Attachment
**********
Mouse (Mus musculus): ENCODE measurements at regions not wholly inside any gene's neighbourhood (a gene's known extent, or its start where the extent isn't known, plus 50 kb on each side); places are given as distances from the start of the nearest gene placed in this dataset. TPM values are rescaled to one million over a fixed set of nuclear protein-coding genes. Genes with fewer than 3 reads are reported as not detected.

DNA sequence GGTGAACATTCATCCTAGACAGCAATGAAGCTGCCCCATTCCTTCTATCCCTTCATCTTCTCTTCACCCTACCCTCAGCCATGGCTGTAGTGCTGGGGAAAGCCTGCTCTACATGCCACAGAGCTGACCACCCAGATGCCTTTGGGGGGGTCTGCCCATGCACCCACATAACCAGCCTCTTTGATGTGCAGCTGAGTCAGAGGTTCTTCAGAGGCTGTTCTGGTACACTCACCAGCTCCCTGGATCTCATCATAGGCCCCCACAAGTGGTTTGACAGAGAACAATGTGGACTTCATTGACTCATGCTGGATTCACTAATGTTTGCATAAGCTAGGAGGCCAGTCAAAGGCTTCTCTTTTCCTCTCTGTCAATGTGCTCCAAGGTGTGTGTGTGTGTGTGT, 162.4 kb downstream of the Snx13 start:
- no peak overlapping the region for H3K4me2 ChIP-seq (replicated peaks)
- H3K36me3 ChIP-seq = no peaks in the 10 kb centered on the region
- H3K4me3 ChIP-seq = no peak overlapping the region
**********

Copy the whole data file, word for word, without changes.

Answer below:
Mouse (Mus musculus): ENCODE measurements at regions not wholly inside any gene's neighbourhood (a gene's known extent, or its start where the extent isn't known, plus 50 kb on each side); places are given as distances from the start of the nearest gene placed in this dataset. TPM values are rescaled to one million over a fixed set of nuclear protein-coding genes. Genes with fewer than 3 reads are reported as not detected.

DNA sequence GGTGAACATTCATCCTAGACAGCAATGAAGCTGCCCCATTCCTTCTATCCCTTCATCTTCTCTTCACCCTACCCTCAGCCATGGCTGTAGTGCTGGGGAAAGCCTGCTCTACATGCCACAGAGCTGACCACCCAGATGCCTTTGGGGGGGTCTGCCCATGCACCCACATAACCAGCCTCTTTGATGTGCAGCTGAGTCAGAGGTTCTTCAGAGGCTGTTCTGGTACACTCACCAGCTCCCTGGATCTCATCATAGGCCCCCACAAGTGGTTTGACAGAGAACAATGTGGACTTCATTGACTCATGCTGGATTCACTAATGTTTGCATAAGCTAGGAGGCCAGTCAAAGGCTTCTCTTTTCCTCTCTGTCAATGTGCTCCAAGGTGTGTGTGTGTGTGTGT, 162.4 kb downstream of the Snx13 start:
- no peak overlapping the region for H3K4me2 ChIP-seq (replicated peaks)
- H3K36me3 ChIP-seq = no peaks in the 10 kb centered on the region
- H3K4me3 ChIP-seq = no peak overlapping the region